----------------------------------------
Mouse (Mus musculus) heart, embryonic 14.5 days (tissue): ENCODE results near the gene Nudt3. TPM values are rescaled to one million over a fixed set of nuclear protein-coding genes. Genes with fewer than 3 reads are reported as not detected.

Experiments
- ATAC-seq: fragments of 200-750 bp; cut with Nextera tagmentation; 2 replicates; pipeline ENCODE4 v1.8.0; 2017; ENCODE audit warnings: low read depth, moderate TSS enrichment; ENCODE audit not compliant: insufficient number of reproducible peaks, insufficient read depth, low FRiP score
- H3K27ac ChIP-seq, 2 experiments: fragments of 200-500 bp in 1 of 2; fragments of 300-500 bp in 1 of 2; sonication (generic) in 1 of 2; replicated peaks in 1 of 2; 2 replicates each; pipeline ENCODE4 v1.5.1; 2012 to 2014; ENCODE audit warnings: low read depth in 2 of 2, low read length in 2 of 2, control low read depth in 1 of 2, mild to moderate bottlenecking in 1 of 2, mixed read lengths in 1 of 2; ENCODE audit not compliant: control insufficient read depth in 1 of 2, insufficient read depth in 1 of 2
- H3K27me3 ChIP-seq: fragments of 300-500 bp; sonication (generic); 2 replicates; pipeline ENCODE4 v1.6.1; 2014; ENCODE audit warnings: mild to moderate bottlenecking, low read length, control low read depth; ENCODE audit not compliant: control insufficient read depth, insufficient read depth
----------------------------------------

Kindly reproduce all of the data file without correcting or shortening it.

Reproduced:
Mouse (Mus musculus) heart, embryonic 14.5 days (tissue): ENCODE results near the gene Nudt3. TPM values are rescaled to one million over a fixed set of nuclear protein-coding genes. Genes with fewer than 3 reads are reported as not detected.

Experiments
- ATAC-seq: fragments of 200-750 bp; cut with Nextera tagmentation; 2 replicates; pipeline ENCODE4 v1.8.0; 2017; ENCODE audit warnings: low read depth, moderate TSS enrichment; ENCODE audit not compliant: insufficient number of reproducible peaks, insufficient read depth, low FRiP score
- H3K27ac ChIP-seq, 2 experiments: fragments of 200-500 bp in 1 of 2; fragments of 300-500 bp in 1 of 2; sonication (generic) in 1 of 2; replicated peaks in 1 of 2; 2 replicates each; pipeline ENCODE4 v1.5.1; 2012 to 2014; ENCODE audit warnings: low read depth in 2 of 2, low read length in 2 of 2, control low read depth in 1 of 2, mild to moderate bottlenecking in 1 of 2, mixed read lengths in 1 of 2; ENCODE audit not compliant: control insufficient read depth in 1 of 2, insufficient read depth in 1 of 2
- H3K27me3 ChIP-seq: fragments of 300-500 bp; sonication (generic); 2 replicates; pipeline ENCODE4 v1.6.1; 2014; ENCODE audit warnings: mild to moderate bottlenecking, low read length, control low read depth; ENCODE audit not compliant: control insufficient read depth, insufficient read depth